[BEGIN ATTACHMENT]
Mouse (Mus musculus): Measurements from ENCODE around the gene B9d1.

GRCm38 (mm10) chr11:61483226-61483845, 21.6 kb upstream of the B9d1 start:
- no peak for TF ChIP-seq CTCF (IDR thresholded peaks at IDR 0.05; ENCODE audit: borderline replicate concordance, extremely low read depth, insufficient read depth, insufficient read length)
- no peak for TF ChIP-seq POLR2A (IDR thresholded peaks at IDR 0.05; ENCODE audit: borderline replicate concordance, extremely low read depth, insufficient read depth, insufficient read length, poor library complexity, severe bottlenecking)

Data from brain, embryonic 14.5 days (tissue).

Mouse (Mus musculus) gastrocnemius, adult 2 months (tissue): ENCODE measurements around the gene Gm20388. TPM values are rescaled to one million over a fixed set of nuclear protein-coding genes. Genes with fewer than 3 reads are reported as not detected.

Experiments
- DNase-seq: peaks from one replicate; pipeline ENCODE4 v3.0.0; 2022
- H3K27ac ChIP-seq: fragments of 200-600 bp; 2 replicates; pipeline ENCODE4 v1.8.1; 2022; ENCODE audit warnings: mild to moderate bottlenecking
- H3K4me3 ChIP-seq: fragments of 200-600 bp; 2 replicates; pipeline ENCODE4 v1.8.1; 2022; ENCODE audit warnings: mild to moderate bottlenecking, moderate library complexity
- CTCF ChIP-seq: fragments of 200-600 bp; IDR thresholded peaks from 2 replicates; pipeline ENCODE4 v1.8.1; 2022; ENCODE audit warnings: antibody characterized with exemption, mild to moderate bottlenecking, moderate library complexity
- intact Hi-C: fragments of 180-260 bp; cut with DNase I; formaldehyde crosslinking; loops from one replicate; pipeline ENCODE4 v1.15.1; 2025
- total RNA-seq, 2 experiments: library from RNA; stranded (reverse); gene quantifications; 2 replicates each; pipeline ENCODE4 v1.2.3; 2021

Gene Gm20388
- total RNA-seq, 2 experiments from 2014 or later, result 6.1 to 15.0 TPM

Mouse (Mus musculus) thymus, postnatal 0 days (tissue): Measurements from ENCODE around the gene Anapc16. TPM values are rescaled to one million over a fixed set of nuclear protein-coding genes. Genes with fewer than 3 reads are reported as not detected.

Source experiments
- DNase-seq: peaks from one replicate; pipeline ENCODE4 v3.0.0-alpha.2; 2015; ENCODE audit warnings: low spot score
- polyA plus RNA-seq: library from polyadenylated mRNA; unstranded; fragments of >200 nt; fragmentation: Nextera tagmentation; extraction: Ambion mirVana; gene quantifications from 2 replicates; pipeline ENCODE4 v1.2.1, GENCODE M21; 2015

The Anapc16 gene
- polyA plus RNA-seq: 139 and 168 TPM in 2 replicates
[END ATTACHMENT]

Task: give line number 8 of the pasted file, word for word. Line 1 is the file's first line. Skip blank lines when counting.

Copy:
- DNase-seq: peaks from one replicate; pipeline ENCODE4 v3.0.0; 2022